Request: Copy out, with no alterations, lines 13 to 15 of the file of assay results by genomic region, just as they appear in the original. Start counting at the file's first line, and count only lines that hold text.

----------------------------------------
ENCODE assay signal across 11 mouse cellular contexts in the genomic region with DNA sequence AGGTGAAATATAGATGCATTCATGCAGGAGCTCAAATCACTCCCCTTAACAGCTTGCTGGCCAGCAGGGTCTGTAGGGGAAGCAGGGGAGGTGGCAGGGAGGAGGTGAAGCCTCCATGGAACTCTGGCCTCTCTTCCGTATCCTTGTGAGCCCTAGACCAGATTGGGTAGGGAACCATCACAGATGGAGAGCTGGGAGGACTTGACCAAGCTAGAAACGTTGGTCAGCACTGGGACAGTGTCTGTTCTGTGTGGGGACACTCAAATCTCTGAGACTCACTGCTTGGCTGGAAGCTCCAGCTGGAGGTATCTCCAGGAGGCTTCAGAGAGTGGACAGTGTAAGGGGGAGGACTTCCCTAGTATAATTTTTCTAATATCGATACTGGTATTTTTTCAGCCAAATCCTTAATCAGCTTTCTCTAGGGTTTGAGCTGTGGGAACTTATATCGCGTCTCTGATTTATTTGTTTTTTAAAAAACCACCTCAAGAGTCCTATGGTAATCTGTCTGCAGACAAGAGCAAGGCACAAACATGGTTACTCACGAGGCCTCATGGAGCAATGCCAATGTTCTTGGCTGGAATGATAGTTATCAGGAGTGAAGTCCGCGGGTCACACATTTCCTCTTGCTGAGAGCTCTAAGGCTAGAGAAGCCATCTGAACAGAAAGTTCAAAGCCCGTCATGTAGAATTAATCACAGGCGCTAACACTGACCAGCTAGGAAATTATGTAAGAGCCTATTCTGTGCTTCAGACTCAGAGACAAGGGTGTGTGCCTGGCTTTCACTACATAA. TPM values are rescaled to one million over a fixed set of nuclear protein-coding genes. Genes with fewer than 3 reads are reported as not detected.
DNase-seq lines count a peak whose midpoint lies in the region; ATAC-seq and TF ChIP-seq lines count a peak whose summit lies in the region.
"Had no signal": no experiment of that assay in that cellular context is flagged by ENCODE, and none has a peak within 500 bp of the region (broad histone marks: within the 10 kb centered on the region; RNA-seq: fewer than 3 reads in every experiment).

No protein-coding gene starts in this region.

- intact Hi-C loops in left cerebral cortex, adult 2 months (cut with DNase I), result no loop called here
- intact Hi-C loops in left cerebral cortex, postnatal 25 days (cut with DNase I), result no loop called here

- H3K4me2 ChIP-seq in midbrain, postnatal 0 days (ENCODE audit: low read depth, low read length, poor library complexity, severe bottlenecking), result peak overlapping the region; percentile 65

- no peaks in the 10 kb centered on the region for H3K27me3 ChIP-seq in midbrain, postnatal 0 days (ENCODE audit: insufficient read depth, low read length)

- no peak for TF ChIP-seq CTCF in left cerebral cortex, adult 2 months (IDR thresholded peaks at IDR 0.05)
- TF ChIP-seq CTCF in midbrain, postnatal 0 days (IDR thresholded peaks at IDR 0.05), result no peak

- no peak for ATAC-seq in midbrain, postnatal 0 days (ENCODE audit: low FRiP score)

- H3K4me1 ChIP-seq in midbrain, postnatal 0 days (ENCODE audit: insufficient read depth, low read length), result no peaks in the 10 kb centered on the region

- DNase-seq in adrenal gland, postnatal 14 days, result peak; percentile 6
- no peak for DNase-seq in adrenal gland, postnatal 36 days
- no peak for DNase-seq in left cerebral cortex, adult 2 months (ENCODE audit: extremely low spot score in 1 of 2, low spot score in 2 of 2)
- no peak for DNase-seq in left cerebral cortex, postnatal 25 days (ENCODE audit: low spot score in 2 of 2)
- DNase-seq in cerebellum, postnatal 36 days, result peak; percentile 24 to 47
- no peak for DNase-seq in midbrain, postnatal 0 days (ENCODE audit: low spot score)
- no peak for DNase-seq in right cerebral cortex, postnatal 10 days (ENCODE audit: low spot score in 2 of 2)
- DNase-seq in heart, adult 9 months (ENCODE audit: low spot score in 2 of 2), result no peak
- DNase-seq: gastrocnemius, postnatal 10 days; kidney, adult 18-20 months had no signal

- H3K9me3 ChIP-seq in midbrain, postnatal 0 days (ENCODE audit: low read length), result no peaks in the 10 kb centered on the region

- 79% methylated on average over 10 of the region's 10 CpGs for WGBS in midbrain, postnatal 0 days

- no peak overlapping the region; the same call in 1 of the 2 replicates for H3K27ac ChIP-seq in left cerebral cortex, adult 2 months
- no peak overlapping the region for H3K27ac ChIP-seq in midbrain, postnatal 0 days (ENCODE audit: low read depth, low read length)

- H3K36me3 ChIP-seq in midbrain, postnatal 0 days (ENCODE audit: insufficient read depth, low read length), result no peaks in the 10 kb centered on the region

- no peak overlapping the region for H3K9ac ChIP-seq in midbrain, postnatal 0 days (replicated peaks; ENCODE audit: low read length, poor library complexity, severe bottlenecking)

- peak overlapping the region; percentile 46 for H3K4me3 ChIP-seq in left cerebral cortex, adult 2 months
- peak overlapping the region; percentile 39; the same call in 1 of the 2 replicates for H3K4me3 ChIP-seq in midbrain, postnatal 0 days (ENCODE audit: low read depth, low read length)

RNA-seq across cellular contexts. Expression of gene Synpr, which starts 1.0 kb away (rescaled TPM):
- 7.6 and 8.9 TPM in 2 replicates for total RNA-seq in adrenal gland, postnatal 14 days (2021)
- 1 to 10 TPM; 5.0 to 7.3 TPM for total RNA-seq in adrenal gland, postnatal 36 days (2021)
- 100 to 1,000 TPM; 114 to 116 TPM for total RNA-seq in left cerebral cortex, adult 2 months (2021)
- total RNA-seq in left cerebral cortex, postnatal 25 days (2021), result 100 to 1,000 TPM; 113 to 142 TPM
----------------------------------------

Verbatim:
- DNase-seq in adrenal gland, postnatal 14 days, result peak; percentile 6
- no peak for DNase-seq in adrenal gland, postnatal 36 days
- no peak for DNase-seq in left cerebral cortex, adult 2 months (ENCODE audit: extremely low spot score in 1 of 2, low spot score in 2 of 2)